The privacy of your personal information is important to us. We are committed to providing you with services that are safe, secure, and trustworthy and protect your personal information and privacy.
Our old page on data protection and how to access your personal data has now moved to our Access to Information page.
Data Protection legislation is changing. The General Data Protection Regulation (GDPR) is the new legal framework in the EU which comes into force on 25 May 2018. This provides new rights to individuals about how their personal data is handled and stored. You will have the right to know how your data has been processed and make requests to us, depending on the lawful basis. You can find out about these rights on the Regulator’s website, the Information Commissioner (ICO) www.ico.org.uk.
There is also a new Data Protection Act to replace the 1998 one, which is currently going through Parliament. GDPR will be enshrined in UK law no matter what the outcome of Brexit is. The changes below may be amended prior to 25 May.
Personal data and special category data
The definition has been expanded to include an identification number, location data or online identifier, reflecting changes in technology and the way organisations collect information about people. Personal data that has been pseudonymised – eg key-coded – can fall within the scope of the GDPR depending on how difficult it is to attribute the pseudonym to a particular individual. The special categories (personal sensitive data) now specifically include genetic data, and biometric data where processed to uniquely identify an individual. Personal data relating to criminal convictions and offences are not included, but similar extra safeguards apply to its processing.
We will apply an appropriate lawful basis for processing your data. For most of our public services this will be because we have a legal obligation or, it’s a task in the public interest or in our official capacity, or a contract with you. Some services will ask for your explicit consent, such as collecting data like cookies when you go on our website or, being able to contact you by email or text for news updates.
In the case where we are relying on your explicit consent to process your data, you can request to withdraw consent or restrict/object to some elements of the processing. The ICO have a guide to consent.
To comply with the new law we must provide detailed information on why and how we are processing the data – these are called privacy notices and we have used a layered approach as recommended by the ICO. These may be summarised and a web link provided for more information. Printed versions are available. See our main customer privacy notice at www.warwickshire.gov.uk/privacy and links to further service specific notices.
Requesting a copy of your information – subject access requests
There is no change to the new law; everyone can make a request to the council for the information it holds about them. We would be grateful that you only ask for the information you actually need, to save time and allow us to be more efficient. We will not charge for this request, unless we consider it is excessive. Once we have a valid request we will have a month to provide the information requested which we can extend if complex for two further months. We will provide this in an electronic form unless you request otherwise. See our access to information page for help and the section to request personal information.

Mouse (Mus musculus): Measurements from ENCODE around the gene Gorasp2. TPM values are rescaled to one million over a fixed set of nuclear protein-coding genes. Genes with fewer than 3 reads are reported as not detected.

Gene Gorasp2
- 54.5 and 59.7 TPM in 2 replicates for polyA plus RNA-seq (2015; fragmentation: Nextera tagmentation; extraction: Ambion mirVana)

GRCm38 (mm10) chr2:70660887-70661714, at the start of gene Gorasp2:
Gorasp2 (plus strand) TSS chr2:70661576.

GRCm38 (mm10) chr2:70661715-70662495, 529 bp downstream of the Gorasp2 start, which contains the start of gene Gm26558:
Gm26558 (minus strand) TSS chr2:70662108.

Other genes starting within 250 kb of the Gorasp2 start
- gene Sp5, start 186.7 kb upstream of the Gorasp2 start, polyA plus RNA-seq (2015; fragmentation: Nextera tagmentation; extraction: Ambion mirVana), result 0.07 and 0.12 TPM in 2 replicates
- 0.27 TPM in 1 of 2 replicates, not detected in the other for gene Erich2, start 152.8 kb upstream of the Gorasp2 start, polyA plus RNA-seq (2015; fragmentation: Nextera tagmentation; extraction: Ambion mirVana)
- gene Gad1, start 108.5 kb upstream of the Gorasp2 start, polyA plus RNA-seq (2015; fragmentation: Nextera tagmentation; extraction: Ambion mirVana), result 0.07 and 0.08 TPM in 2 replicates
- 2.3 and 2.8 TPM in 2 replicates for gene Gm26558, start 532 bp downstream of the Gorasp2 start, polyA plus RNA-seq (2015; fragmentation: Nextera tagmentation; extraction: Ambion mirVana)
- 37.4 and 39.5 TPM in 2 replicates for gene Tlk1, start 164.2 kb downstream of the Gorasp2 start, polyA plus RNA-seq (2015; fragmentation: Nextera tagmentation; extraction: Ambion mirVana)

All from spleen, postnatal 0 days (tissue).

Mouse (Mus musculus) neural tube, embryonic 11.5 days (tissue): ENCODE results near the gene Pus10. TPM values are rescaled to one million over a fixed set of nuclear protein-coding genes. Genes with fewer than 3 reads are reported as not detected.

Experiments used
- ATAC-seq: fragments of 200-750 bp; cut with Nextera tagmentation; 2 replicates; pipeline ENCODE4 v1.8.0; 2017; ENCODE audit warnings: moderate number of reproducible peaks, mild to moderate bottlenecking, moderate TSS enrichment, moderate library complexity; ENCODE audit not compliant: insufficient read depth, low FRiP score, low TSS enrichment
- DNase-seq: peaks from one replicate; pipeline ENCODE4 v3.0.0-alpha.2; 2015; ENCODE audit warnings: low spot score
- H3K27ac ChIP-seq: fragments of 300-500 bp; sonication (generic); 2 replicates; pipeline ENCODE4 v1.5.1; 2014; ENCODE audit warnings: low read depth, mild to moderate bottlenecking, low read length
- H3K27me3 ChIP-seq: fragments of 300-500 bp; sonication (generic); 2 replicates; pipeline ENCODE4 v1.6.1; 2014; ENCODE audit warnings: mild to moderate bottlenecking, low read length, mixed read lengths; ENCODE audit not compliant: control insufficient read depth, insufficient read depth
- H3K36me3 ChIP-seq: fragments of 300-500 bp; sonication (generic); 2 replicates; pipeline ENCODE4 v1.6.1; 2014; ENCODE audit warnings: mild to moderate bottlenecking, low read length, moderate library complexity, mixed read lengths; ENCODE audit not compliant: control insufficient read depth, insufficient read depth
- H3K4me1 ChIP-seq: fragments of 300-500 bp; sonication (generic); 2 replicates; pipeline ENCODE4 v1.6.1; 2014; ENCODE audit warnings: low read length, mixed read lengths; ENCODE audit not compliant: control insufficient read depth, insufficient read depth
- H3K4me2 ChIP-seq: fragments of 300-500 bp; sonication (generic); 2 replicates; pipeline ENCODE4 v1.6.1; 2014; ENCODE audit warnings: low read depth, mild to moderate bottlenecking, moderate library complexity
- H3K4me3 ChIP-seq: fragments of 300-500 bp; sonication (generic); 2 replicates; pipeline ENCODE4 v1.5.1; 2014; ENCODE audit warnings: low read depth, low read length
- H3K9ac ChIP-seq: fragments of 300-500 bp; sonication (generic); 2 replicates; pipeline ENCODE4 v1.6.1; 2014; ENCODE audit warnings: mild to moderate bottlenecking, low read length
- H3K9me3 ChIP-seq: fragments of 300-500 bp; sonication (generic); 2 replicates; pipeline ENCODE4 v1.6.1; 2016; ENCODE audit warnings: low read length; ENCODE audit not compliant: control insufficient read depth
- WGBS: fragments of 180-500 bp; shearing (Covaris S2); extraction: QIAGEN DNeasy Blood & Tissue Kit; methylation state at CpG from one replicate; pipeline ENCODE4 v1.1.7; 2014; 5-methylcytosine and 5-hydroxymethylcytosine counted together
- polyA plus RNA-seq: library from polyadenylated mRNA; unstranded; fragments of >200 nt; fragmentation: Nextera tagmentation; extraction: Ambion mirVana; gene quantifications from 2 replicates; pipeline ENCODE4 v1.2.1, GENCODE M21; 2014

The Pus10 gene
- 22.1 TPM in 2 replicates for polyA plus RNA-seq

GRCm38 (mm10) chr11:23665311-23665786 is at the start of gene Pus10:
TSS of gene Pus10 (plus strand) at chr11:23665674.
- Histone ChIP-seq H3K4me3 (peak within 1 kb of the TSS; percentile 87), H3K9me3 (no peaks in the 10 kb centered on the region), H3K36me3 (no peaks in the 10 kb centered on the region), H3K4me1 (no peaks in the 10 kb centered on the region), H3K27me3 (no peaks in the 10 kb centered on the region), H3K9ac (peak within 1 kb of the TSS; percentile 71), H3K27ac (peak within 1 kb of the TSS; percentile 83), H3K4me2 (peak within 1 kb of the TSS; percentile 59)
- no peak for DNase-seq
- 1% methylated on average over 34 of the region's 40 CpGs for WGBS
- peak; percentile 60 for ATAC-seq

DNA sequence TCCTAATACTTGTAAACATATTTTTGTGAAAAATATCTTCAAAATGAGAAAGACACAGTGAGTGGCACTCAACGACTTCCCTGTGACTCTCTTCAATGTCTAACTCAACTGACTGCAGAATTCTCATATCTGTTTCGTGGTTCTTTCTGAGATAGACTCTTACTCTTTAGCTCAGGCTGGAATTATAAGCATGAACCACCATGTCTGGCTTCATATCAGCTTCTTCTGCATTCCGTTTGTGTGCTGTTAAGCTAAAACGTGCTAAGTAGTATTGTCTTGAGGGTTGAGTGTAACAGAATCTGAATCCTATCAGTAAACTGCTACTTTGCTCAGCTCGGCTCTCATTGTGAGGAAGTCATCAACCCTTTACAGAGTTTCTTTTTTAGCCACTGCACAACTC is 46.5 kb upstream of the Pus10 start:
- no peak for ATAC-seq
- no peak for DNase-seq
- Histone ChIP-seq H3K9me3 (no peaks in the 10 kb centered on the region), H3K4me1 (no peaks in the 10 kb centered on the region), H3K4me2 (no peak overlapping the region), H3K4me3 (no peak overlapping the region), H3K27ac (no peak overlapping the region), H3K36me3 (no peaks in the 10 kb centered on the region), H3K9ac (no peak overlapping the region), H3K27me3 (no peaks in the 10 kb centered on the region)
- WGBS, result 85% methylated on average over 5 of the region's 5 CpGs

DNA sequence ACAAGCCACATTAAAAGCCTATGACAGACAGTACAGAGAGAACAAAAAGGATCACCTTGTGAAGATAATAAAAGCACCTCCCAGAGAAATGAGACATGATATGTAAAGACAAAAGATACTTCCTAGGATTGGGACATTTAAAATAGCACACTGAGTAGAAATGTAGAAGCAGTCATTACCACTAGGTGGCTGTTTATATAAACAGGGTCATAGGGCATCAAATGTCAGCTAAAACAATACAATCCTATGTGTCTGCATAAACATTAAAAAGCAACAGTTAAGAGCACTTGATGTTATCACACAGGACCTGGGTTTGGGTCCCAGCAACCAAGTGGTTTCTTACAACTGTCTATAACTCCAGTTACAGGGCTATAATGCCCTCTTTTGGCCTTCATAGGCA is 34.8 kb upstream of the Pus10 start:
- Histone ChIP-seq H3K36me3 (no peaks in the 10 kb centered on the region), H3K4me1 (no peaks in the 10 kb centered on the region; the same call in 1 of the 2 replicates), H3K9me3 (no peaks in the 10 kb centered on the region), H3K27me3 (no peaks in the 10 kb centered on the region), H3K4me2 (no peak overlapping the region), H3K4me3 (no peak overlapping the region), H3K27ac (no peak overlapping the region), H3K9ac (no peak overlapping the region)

You will have the right to ask for changes to inaccurate personal data. This may be your contact details or in the case of reports or assessments it may be making a note on the record.
This allows you to ask for personal data to be given in an electronic form to be used in or transferred to another organisation’s electronic processing system. This only applies if the lawful basis is a contract with you or you gave your consent.
Where we rely on your consent as your legal basis to process your personal data, you have the right to withdraw your consent and ask for your data to be deleted. As explained above, we will not rely on consent in many cases to process your information.
Automated decisions and profiling
After 25 May 2018, if we process your personal data based on automated decisions (where no individual was involved in the final decision), and this will have a legal or similarly significant effect on you, then you can request a written explanation of the decision made and you can contest the results of the decision. We will notify you in a privacy notice if we carry out automated decision making or profiling that comes under this definition.
All organisations will have to be able to demonstrate how they comply with the new law when collecting and processing your personal data, if asked by the regulator (ICO). Contracts need to be in place between us and an organisation that we ask to process your data on our behalf to provide a service or host a system is a data processing.